Power Technology Building - Page 3



This is a five-cylinder, two-cycle oil engine built by Kahlenberg of Two Rivers, Wisc.  Being built about 1920, it was used to power a tug boat that plied the Great Lakes.  It is 150 hp and donated to the museum when the boat was repowered by a modern diesel.  It has self contained water pump, air compressor and reversing gear.  Kahlenberg still makes marine air horns. 



This very early Evans is so different from all the others.  It is shown in the Continental Supply catalog of 1903 along with twins up to 90 hp.  History reveals that it was used in the Enfield Armory of Pittsburgh and one of the few items saved from the fire which destroyed the armory.   It definitely has similarities to the common Evans but perhaps this one was built in Chicora before Evans moved to Butler. 



This very large 40 hp engine, with 12 x 24 bore and stroke, was built by National Transit of Oil City, PA. It is 1902 and the last model designed by John Klein.  It weighs about 10 tons!  It pumped crude oil in Buckeye Pipline’s Braden Station in southern Ohio.  It features the Klein pneumatic governor.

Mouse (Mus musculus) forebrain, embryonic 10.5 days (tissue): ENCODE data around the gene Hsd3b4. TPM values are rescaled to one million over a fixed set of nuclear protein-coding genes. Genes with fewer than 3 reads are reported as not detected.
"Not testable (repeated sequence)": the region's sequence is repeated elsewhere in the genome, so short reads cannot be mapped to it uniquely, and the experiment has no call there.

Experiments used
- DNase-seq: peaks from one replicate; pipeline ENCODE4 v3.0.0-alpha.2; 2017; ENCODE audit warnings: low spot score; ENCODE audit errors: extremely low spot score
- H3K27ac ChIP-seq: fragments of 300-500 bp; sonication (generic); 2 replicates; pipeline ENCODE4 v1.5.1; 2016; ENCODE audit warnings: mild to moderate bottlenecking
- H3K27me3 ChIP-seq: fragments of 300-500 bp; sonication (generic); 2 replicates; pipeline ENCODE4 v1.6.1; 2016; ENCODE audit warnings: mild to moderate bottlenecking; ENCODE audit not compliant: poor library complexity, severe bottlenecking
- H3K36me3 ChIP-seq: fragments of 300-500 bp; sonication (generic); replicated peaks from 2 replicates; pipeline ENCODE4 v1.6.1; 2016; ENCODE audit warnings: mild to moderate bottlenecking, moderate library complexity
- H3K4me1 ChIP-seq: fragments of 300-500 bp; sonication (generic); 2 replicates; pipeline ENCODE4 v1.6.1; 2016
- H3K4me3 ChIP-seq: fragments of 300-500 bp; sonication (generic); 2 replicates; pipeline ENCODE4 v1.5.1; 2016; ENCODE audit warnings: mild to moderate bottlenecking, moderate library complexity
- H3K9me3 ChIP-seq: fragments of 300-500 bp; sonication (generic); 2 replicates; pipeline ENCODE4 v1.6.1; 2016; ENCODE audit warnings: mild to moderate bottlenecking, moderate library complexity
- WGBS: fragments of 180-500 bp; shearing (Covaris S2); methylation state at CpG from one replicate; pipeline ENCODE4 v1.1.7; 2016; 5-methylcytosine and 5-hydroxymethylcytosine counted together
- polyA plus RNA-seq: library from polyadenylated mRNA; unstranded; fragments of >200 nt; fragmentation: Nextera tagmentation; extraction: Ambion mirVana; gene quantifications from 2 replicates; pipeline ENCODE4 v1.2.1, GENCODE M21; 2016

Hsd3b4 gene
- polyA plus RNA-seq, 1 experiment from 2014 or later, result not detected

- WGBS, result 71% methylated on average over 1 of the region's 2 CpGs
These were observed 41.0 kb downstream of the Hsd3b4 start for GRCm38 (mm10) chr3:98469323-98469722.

Hornsby Akroyd


This 35 hp engine was actually the Model HA built by DeLaVergne of New York City.  It was a licensee of the English Horsby-Akroyd.  Built about 1902, it was a low pressure oil engine capable of burning the crude that it pumped.  It was used in York Station, a Buckeye Pipeline installation near Zanesville, Ohio.  It came to Coolspring in 1969 on the old Reo truck. 


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